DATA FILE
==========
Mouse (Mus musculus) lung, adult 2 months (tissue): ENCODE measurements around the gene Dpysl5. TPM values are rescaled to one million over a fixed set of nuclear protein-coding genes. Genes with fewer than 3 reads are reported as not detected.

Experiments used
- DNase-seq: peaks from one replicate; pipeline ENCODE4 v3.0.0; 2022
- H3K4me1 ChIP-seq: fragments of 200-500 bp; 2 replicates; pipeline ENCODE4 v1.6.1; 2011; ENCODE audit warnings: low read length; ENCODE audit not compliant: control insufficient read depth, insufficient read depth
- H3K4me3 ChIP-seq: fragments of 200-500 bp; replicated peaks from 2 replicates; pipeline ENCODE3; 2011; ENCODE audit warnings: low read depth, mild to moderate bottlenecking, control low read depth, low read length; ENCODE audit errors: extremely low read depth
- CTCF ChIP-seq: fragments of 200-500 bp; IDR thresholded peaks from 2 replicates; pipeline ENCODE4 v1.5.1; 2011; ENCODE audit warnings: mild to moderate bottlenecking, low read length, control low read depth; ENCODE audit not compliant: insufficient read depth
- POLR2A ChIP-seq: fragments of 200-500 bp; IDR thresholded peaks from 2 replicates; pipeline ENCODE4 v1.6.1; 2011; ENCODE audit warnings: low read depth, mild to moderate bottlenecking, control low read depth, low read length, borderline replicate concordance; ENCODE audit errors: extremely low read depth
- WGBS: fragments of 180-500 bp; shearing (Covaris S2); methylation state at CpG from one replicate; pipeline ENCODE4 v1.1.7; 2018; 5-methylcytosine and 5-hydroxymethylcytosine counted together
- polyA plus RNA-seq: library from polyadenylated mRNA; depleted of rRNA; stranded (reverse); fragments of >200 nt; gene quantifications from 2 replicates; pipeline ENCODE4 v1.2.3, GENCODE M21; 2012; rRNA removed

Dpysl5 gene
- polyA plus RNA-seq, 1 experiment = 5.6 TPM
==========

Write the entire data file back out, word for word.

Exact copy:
Mouse (Mus musculus) lung, adult 2 months (tissue): ENCODE measurements around the gene Dpysl5. TPM values are rescaled to one million over a fixed set of nuclear protein-coding genes. Genes with fewer than 3 reads are reported as not detected.

Experiments used
- DNase-seq: peaks from one replicate; pipeline ENCODE4 v3.0.0; 2022
- H3K4me1 ChIP-seq: fragments of 200-500 bp; 2 replicates; pipeline ENCODE4 v1.6.1; 2011; ENCODE audit warnings: low read length; ENCODE audit not compliant: control insufficient read depth, insufficient read depth
- H3K4me3 ChIP-seq: fragments of 200-500 bp; replicated peaks from 2 replicates; pipeline ENCODE3; 2011; ENCODE audit warnings: low read depth, mild to moderate bottlenecking, control low read depth, low read length; ENCODE audit errors: extremely low read depth
- CTCF ChIP-seq: fragments of 200-500 bp; IDR thresholded peaks from 2 replicates; pipeline ENCODE4 v1.5.1; 2011; ENCODE audit warnings: mild to moderate bottlenecking, low read length, control low read depth; ENCODE audit not compliant: insufficient read depth
- POLR2A ChIP-seq: fragments of 200-500 bp; IDR thresholded peaks from 2 replicates; pipeline ENCODE4 v1.6.1; 2011; ENCODE audit warnings: low read depth, mild to moderate bottlenecking, control low read depth, low read length, borderline replicate concordance; ENCODE audit errors: extremely low read depth
- WGBS: fragments of 180-500 bp; shearing (Covaris S2); methylation state at CpG from one replicate; pipeline ENCODE4 v1.1.7; 2018; 5-methylcytosine and 5-hydroxymethylcytosine counted together
- polyA plus RNA-seq: library from polyadenylated mRNA; depleted of rRNA; stranded (reverse); fragments of >200 nt; gene quantifications from 2 replicates; pipeline ENCODE4 v1.2.3, GENCODE M21; 2012; rRNA removed

Dpysl5 gene
- polyA plus RNA-seq, 1 experiment = 5.6 TPM